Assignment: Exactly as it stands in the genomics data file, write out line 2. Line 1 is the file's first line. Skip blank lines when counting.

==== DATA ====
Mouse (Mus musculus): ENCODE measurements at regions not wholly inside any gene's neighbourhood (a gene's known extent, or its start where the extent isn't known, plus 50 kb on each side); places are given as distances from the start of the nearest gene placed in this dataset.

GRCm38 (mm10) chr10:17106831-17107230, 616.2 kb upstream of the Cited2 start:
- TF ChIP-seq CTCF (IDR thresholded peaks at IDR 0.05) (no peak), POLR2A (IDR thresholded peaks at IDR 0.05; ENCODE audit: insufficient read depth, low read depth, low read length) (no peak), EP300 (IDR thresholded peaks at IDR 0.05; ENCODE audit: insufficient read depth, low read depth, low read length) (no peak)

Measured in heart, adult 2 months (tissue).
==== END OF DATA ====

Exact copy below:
GRCm38 (mm10) chr10:17106831-17107230, 616.2 kb upstream of the Cited2 start: